BluesCat is a resident of Phoenix, Arizona, who originally returned to bicycling in 2002 in order to help his son get the Boy Scout Cycling merit badge. His bikes sat idle until the summer of 2008 when gas prices spiked at over $4.00 per gallon. Since then, he has become active cycling, day-touring, commuting by bike, blogging (azbluescat.blogspot.com) and giving grief to the forum editors in the on-line cycling community.
Whenever the conversation turns to responsible bike riding, and a list is presented of the dos and don’ts of it, one don’t is almost certain to appear on it: Don’t ride on the sidewalk!
The sidewalk is for pedestrians, and the consequences for any cyclist venturing onto this Bastion of Shoe Leather are dire: you’ll get labeled an inconsiderate, dangerous criminal giving a bad name to bicyclists everywhere.
Worse, you’ll give the Congress of the United States of America just cause to eliminate any funding for bike infrastructure in the next extension of transportation funding because you’ve shown that bike riders won’t use it anyway. And, worse yet, you will have single-handedly proven that all bicyclists are sleazy malcontents who don’t know their place.
Another admonition given on all of these Rules for Good Bicycling Citizens is the one about riding against traffic. Salmoning, as the practice is called, will earn you the same dark penalties you’ll get if you cruise the concrete meant for citizens afoot. The only thing worse than committing either of these two cycling transgressions is if you have the utter audacity to perform both of them … together.
I have a confession to make: I salmon the sidewalk every day on my bike commute. And I do it because I am instructed to do it by The Authorities.
Let me explain some things about my home town of Phoenix, Arizona. It is a young city, which only started growing into the sixth largest metropolitan area in America after World War II. The automobile was a primary facilitator of that growth, because it helped people move quickly and safely across the huge distances and daunting desert environment of the American West.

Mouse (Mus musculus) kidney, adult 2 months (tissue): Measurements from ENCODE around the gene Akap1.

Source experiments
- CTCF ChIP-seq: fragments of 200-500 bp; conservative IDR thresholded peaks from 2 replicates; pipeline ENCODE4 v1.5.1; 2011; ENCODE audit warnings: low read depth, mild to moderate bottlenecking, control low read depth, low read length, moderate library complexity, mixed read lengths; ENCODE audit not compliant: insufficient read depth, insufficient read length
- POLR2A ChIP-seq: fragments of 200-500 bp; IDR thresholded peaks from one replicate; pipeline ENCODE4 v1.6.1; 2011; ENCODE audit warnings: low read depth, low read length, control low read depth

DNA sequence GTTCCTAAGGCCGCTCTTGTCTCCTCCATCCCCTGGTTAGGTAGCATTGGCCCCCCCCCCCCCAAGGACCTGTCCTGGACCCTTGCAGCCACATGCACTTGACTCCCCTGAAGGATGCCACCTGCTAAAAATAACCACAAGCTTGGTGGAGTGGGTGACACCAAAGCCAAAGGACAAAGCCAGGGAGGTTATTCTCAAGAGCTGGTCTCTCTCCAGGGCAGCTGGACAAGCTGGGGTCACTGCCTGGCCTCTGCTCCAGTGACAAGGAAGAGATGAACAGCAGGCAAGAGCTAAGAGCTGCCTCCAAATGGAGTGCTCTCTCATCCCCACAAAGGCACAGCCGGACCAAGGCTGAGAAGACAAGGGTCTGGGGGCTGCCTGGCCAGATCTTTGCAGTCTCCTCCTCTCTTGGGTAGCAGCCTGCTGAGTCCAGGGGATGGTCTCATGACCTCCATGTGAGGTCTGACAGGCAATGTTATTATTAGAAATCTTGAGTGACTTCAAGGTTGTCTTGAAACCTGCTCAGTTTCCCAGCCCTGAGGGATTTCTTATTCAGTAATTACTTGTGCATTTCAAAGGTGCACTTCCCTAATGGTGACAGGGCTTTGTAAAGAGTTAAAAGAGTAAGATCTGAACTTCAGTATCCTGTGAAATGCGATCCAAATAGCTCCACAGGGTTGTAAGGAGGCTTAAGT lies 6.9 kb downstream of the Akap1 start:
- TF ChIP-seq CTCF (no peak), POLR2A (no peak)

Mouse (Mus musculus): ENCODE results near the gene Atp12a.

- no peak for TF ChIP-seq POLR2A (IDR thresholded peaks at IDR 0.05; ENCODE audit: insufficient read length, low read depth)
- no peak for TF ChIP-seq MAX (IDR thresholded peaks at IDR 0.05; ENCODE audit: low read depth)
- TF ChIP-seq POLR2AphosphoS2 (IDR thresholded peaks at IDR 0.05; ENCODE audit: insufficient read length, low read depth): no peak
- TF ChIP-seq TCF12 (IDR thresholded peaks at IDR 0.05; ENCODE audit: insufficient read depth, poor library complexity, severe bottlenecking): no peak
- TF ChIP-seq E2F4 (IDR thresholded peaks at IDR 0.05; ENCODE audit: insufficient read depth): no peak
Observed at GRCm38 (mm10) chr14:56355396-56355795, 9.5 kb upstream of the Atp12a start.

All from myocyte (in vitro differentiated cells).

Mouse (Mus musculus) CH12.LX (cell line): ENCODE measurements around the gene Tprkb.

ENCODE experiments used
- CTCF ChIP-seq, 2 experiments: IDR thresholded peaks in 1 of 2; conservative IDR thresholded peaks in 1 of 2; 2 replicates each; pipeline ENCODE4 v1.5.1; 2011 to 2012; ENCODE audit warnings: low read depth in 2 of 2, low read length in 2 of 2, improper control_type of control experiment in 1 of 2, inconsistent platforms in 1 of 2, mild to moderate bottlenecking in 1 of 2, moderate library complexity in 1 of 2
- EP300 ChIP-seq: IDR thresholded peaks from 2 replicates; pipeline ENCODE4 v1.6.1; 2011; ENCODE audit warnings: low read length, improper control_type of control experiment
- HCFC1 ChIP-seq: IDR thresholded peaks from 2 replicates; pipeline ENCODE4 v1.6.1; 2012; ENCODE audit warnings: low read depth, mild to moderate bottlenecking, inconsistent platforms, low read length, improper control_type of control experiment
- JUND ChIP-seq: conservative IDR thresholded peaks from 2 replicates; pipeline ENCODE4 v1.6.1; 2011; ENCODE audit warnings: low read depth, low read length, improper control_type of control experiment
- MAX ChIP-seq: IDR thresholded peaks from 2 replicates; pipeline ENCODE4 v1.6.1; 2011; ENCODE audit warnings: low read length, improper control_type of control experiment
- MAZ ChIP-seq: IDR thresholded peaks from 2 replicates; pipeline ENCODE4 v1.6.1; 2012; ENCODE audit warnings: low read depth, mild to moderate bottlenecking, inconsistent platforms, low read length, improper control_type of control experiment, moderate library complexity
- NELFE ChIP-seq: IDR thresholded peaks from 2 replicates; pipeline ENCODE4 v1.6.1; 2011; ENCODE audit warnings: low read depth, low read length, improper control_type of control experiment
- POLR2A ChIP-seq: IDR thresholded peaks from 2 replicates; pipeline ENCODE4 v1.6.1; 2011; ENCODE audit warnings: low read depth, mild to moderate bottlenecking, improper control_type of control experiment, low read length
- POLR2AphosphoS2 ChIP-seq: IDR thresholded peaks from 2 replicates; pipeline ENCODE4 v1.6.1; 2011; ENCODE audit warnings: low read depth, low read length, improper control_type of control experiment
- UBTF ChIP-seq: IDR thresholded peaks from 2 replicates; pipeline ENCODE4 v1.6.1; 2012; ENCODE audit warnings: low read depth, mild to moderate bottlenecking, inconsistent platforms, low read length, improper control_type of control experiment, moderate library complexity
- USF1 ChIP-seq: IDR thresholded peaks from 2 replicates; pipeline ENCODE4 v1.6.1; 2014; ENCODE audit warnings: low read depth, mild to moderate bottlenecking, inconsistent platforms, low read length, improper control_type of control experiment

To speed things up further, the major roads in Phoenix are laid out in one-mile-to-a-side squares on the flat terrain in an almost perfect graph-paper grid. As the population grew, more lanes were added to those roads until today almost the entire right-of-way is used for fast moving motorized traffic. When it came time to build freeways to move even more traffic even faster through the city, the land needed to be acquired by purchasing large strips of developed property and demolishing all of the homes and businesses on it.
Unlike some other big U.S. cities, Phoenix doesn’t use a lot of Federal money for freeways, but instead puts in place voter approved sales taxes to fund them. The design engineers, however, usually follow Federal guidelines, and put in infrastructure which recognizes “the increasingly important role of bicycling and walking in creating a balanced, intermodal transportation system.” This can result in the Feds paying up to 95 percent of the cost of some projects which connect local highways into the Interstates dissecting the city; with the State share being cut to just five percent.
Another thing to note about the Federal rules is that bicycling and walking always seem to be lumped together. Apparently, in the minds of the “transportation experts,” what is good infrastructure for one is good infrastructure for the other. So you wind up with what happens on my bike commute through Central Phoenix.